Do You Know What Your Employees Really Want?

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How badly do you want to regain the trust and esteem of your employees, qualities that have no doubt waned since January?

You could do worse than follow the lead of General Motors, which just rescinded the pay reductions for salaried workers that were established in May.

Granted, the hourly force had to swallow a bitter pill recently, and there's still a lot of turmoil ahead as it prepares to make another 1,000 cuts within the next few weeks. (And because it took advantage of TARP funds, GM can't do anything with compensation for the upper management layer. Sorry guys!)

But it's a start.

Any positive message, no matter how small, can serve as a gesture of good faith and a move to repair damaged relationships.

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Similar actions will become more common shortly, says consultancy group Watson Wyatt. The results of an August survey point to at least some backtracking. Almost 25% of firms that stopped contributing to 401(k) plans anticipate they will start again by December; some 33% of companies with salary freezes, and 44% of those with pay cuts, look forward to lifting restrictions by the end of the year. (In the previous survey in June, only 17% and 30%, respectively, foresaw a return to normalcy.)

Anyway, what can you do now? If there was a pay reduction during the year, if at all possible, get rid of it, at the very least for those workers at the bottom of the totem pole. After all, does taking 5% from an employee who makes less than $25,000 a year (or approximately $12 an hour) help your bottom line all that much? Management can probably answer 'yes' if it's in charge of a tiny company (or if it's a larger one in extremely bad shape, in which case it's only putting off the inevitable).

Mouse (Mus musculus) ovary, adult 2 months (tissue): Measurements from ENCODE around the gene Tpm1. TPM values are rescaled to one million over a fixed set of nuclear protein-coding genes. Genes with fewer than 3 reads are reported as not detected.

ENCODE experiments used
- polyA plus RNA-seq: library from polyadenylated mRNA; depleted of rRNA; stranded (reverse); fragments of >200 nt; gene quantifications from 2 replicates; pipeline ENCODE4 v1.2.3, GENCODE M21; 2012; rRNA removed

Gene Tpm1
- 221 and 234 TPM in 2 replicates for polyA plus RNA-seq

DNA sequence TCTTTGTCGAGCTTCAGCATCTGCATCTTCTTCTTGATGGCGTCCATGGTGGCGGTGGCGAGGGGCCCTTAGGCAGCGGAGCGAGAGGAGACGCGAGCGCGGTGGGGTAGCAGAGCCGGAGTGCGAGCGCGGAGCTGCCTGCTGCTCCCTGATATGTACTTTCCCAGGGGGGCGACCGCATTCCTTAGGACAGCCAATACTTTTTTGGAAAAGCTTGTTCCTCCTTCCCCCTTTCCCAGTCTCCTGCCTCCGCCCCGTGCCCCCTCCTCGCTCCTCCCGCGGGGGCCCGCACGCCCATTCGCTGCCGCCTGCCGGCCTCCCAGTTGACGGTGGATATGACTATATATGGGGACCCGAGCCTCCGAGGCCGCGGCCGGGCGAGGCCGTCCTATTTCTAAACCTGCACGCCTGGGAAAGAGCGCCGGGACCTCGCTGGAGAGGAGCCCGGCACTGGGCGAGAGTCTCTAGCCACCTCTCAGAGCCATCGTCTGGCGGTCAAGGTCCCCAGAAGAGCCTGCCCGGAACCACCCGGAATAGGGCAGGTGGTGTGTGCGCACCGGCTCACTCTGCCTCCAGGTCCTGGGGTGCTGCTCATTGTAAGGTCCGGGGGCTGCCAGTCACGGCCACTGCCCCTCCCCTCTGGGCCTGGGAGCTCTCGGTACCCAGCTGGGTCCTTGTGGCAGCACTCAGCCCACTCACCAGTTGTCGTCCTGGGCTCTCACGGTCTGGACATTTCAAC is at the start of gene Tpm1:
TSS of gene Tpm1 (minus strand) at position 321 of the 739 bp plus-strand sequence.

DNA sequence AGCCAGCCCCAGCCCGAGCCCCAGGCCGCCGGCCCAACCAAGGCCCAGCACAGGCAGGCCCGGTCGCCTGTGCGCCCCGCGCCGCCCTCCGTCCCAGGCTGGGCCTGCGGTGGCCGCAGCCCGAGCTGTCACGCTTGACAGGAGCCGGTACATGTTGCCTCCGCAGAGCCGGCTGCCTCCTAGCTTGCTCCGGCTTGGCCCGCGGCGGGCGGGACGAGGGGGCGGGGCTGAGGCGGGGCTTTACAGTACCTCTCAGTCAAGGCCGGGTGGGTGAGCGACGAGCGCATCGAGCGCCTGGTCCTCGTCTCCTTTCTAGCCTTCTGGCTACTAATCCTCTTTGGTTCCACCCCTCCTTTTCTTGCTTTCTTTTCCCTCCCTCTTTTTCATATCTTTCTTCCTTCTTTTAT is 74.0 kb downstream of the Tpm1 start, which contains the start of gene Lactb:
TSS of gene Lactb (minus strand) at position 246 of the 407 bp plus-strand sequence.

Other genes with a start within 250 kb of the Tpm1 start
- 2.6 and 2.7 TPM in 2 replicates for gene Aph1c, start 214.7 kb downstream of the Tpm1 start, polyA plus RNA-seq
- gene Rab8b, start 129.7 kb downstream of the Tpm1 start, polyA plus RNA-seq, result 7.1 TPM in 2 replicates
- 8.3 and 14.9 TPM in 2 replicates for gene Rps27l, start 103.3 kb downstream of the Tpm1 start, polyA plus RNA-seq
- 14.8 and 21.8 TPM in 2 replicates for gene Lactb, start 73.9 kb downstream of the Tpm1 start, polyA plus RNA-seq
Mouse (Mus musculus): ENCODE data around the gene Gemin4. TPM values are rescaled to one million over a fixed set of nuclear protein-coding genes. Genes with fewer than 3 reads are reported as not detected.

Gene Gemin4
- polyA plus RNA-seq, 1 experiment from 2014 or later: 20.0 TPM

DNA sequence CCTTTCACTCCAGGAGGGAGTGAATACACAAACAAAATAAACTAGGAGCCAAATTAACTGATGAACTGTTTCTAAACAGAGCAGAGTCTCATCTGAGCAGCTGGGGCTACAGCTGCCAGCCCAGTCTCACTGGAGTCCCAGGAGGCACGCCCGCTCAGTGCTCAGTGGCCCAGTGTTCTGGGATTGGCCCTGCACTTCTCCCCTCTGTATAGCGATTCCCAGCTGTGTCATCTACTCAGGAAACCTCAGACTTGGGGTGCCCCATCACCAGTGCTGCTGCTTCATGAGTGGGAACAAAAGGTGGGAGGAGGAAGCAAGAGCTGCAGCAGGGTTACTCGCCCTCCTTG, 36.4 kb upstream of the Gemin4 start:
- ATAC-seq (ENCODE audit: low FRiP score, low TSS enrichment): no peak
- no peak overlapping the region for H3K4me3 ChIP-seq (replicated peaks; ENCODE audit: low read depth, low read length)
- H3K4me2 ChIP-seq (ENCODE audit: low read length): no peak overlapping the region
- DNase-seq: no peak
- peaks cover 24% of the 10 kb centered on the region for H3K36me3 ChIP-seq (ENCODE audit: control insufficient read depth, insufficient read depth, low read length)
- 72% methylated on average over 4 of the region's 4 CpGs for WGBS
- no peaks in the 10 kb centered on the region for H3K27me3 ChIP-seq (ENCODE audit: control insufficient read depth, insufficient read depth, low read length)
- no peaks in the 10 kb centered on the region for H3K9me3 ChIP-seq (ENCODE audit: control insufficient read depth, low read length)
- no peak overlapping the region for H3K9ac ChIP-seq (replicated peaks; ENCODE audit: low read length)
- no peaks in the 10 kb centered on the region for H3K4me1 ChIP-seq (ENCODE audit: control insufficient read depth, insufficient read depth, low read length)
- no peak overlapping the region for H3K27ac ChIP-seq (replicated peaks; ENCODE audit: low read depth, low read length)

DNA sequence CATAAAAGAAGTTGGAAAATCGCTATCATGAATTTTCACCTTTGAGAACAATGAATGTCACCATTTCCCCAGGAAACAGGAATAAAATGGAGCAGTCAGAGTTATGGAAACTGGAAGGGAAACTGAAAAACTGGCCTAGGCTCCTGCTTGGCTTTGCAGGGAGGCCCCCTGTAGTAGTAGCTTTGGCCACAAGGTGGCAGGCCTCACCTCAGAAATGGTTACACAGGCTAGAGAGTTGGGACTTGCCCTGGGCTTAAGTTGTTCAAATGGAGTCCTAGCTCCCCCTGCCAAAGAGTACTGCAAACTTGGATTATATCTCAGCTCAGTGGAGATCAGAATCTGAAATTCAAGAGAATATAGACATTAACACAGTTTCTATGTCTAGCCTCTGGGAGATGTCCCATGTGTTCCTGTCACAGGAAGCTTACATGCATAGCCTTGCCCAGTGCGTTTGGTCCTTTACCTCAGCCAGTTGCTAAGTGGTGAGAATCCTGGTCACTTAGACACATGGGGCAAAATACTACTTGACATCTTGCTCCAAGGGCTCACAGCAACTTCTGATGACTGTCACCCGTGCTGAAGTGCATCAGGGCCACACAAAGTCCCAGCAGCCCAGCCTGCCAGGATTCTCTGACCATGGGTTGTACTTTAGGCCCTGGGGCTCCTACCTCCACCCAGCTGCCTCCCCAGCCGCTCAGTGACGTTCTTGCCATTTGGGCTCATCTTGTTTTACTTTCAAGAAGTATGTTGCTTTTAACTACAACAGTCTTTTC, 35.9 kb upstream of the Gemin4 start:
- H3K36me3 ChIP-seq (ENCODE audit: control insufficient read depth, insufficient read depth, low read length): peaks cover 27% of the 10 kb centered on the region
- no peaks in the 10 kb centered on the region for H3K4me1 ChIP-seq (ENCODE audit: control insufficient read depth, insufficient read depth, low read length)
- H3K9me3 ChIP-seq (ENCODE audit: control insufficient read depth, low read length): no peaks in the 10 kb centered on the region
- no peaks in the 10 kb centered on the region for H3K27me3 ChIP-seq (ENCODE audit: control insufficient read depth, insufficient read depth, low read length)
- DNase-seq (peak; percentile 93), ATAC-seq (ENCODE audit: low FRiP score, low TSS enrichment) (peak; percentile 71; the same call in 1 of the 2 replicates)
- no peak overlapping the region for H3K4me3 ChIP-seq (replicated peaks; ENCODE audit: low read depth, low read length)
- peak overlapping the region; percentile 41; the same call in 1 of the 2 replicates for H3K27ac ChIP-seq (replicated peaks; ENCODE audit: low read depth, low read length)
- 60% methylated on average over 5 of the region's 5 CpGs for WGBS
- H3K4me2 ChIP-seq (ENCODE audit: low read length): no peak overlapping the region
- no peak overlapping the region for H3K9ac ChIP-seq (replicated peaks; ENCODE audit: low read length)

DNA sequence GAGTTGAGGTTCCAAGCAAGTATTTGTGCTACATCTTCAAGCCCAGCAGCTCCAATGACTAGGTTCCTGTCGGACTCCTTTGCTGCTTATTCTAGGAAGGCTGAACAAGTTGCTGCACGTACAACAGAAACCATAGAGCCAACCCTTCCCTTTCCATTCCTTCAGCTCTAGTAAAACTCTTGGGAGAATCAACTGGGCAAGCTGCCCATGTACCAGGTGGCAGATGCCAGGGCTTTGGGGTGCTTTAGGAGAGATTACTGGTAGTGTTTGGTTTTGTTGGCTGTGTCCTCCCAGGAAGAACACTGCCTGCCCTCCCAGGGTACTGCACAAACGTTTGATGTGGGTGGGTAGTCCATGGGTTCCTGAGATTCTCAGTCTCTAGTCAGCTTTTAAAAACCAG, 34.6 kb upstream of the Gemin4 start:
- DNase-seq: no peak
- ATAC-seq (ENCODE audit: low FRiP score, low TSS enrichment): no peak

Psychologists' tests have borne out, time and again, that one's "quality of life" at work isn't dramatically improved by monetary means.

In general, an employee gets used to a higher salary or bonus after a time and will no longer think of it as an incentive. (Perhaps those behaviors will be altered by this recession.) We've mentioned the power of small acts here before. Install a Friday morning breakfast scheme, or a small company or division outing on a weeknight. You'd be amazed how much goodwill that will buy you….

Unless it doesn't. Inc.com posted the conclusion of a survey conducted by the International Association of Administrative Professionals, which revealed that "there is often a disconnect between the type of appreciation employees want and what their managers think they want." Other consultants agree. Debra Condren, founder of Manhattan Business Coaching, says "It's important to give people face time and basic human appreciation on a regular basis." Virginia-based Rick Maurer agrees, but cautions "If you say 'thank you' all the time, even when people do mediocre work, you won't build an environment where people (can) handle criticism."

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So, to sum up: Your employees need to be recognized, especially in tough times. But make sure it's the kind of recognition they really want. And if in doubt -- ask! They'll remember the gesture(s), and they'll be glad to give more than required even when their jobs (and the company's future) aren’t on the line.

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Todd Obolsky has covered a wide range of industries for Vault’s print and online company profiles (including consumer products, government, non-profit, retail, advertising, internet, energy and publishing) and manages Vault’s Layoff Tracker. He has also written for Penguin Group’s Rough Guides and DK travel series. He holds a BS in Mathematics from Bucknell University and an MBA (with a market research concentration) from City University of New York’s Baruch College.

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